Lingering Look Through a Window into the Past

looking through to a by-gone era.

looking through to a by-gone era.

 

Museums are marvellous places, they take us back to times gone-by and show us how it used to be. The big city museums are usually rooms with different collections of all things. But I love discovering the small country museums lovingly put together and researched by the local community. Quite often they are in a heritage building that has been thoughtfully restored.

When we turned into the drive to “Home Cottage” it was like going back to the 19th century. The home  built  by John Maley in 1860 for his new bride Elizabeth Waldeck as a small 4 room cottage, soon had to be extended as the family grew to 14 children. As the most impressive building in the area and John being a successful business man, known by all as “King of Greenough Flats”,  it soon became the social centre for the community of Greenough.

Home Cottage built 1862 with the help of convict labour.

Home Cottage built 1862 with the help of convict labour.

For me the true heroine of this story is Elizabeth, his wife.

An amazing woman

An amazing woman

Cast your mind back to this era, no modern conveniences, no supermarket, Perth, the nearest city almost 500 kilometres away and transport to get there was horse and cart.

Can you imagine how Elizabeth coped? 14 children, constant visitors calling in, a huge house to maintain and a garden to look after. She did have one maid servant, but reading Elizabeth’s diary (on display in the museum), the maid was quite lazy and uncooperative. No doubt the children had to do their share of the chores. Often John had to be away to look after other business concerns and Elizabeth would be left for days on her own and in those times, as well as usual chores, there was the added burden of running the flour mill that was on the property.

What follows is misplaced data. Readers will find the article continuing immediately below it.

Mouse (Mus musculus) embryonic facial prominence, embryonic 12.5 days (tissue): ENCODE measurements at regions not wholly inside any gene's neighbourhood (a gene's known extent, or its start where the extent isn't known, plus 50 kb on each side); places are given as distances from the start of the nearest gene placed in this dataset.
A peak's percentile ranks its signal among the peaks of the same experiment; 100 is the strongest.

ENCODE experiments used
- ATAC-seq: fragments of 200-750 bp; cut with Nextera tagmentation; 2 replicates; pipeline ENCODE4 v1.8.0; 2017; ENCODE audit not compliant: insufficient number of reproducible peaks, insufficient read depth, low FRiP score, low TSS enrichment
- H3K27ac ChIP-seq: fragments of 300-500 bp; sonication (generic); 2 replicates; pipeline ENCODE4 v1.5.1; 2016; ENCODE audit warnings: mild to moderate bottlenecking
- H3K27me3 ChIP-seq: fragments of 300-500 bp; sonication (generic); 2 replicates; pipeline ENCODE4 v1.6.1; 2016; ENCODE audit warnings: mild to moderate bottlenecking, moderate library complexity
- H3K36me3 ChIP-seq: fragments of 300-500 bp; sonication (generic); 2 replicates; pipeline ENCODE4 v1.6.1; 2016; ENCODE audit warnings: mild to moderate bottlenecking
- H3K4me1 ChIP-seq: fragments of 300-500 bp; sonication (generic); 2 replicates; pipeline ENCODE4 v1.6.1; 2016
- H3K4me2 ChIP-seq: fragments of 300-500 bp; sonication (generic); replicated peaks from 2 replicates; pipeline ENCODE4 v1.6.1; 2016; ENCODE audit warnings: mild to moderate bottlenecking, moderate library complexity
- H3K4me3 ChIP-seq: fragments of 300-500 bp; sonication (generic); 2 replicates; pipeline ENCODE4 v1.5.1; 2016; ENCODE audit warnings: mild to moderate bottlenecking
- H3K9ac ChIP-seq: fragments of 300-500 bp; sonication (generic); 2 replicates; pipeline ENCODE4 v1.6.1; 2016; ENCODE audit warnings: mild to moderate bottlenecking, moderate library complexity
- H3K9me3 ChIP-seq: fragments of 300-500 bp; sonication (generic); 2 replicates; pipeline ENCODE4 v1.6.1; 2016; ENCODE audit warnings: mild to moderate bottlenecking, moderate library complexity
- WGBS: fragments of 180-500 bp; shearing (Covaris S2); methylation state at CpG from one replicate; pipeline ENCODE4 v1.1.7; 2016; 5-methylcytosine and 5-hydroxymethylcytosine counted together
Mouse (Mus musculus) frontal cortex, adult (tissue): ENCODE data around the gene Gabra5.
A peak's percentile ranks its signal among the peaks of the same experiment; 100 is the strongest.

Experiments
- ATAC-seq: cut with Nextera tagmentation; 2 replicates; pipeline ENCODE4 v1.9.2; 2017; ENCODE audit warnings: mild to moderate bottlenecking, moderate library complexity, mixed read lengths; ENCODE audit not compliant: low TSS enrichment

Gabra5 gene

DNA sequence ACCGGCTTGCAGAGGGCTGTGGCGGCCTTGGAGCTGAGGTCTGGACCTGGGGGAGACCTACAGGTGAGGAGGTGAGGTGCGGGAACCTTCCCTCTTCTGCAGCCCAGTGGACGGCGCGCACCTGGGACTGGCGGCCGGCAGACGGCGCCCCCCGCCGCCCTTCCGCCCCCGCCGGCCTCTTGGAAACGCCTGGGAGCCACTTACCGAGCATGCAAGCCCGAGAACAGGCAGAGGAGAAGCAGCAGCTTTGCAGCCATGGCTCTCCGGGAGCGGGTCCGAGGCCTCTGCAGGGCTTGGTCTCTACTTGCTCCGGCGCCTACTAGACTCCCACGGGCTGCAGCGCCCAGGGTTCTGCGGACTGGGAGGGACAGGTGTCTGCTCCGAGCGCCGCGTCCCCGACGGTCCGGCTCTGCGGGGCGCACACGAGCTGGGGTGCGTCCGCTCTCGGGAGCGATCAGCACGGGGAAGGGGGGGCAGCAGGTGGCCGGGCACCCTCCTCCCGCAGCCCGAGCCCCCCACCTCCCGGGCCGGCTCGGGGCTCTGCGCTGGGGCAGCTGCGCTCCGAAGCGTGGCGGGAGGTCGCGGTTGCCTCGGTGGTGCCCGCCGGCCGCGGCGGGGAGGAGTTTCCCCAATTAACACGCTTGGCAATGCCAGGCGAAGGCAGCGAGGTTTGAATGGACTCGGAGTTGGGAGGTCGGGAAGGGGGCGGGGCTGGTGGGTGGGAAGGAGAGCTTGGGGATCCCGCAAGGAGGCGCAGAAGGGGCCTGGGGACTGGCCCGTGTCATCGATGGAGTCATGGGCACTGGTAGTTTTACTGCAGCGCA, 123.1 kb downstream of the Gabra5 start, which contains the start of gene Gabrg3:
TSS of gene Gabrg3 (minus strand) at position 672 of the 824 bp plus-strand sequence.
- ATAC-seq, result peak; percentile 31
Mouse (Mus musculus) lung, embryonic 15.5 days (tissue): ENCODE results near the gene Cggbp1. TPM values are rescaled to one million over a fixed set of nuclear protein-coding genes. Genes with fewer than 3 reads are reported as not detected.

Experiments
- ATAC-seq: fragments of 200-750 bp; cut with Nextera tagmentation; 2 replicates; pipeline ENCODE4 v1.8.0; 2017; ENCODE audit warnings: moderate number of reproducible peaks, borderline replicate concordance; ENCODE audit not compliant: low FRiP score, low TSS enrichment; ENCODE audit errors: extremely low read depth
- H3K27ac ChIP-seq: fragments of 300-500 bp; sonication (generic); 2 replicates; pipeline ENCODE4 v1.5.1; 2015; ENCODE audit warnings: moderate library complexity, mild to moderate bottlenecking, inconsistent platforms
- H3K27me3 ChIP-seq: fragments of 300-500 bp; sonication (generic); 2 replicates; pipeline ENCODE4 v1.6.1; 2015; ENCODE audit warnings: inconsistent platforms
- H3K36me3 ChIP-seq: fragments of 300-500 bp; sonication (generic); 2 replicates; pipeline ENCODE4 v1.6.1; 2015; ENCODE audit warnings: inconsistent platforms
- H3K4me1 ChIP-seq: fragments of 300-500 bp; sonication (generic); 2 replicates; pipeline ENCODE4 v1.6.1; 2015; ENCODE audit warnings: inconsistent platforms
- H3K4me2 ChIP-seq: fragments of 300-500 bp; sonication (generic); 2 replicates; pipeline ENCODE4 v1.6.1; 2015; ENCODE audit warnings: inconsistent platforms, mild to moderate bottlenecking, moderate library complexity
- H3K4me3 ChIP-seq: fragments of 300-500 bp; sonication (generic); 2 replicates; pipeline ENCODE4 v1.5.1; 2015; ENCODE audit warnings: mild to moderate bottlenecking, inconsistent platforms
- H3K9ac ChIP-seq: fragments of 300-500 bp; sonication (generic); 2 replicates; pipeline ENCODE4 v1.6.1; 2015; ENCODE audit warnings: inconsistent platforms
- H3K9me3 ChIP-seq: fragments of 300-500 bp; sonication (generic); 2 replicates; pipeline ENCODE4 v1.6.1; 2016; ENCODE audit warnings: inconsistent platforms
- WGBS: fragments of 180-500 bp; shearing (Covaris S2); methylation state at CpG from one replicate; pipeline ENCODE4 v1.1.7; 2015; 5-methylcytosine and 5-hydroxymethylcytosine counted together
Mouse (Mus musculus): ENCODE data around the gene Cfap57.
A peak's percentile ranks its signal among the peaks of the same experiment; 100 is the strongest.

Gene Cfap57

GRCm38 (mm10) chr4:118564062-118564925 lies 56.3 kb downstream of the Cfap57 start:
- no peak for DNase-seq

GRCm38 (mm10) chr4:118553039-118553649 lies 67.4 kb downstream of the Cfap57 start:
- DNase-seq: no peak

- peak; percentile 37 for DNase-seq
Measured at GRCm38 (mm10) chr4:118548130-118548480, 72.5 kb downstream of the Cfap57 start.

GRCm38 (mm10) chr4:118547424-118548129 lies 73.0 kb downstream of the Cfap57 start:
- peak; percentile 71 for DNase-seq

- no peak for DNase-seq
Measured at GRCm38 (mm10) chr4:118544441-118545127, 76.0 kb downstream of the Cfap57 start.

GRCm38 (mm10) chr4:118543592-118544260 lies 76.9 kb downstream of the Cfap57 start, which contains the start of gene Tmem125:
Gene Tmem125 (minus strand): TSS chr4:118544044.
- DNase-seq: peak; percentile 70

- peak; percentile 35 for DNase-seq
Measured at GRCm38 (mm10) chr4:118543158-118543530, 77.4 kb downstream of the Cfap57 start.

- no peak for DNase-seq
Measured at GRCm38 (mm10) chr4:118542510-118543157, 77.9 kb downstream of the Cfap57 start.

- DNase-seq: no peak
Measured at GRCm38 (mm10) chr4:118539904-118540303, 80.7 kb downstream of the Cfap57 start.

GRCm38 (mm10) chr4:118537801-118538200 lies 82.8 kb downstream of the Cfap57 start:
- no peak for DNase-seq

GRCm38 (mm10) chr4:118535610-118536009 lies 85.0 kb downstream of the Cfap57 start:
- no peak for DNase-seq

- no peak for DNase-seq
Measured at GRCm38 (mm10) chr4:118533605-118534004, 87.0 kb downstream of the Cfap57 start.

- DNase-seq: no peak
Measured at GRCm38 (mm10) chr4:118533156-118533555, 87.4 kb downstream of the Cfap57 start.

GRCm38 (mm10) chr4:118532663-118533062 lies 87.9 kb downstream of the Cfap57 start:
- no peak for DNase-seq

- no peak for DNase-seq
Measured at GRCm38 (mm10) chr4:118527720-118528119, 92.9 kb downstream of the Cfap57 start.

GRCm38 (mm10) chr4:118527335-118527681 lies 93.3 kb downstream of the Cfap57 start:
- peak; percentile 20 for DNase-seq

A botanist friend would visit regularly and he planted the beautiful pepper trees dotted around the property and giving much-needed shade. So come with me into the world of Elizabeth and John circa 1800’s.

The large, mature pepper trees provide much needed shade for the back of the house.

The large, mature pepper trees provide much needed shade for the back of the house.

Enter through the small door and suddenly you are in a world were every thing you do is hard work. To provide a meal means first of all growing the vegetables, killing and curing the sheep, beast or chicken, baking the bread, which is an all day task, chopping the wood for the wood-burner stove. Hopefully there has been enough rain to fill the tanks, but it will need heating for washing duties.

Wood-burner stove with the bread oven alongside

Wood-burner stove with the bread oven alongside

A table with a history

A table with a history

Information about the table

Interesting information about the table

What resourceful people the pioneers were, and what a beautifully crafted table this is. A table this large would be needed for the family. I can imagine the happy times shared around this table, the laughter and chatter at meal times.

Times were hard but in a small tight-knit community they would make their own entertainment. There would always be a friend or neighbour to help.

Old style irons

Old style irons

Ironing was another essential chore, non-iron fabrics were not invented and cottons, calico and wool needed washing and then ironing.

The iron bark clothesline

The iron bark clothesline

 

Essential sewing machine, all clothes had to be hand made

Essential sewing machine, all clothes had to be hand made

Finally the days chores would be finished and time to go to bed.

Be careful these stairs are very narrow and steep.

Be careful these stairs are very narrow and steep.

The old wire mesh bed-stead

The old wire mesh bed-stead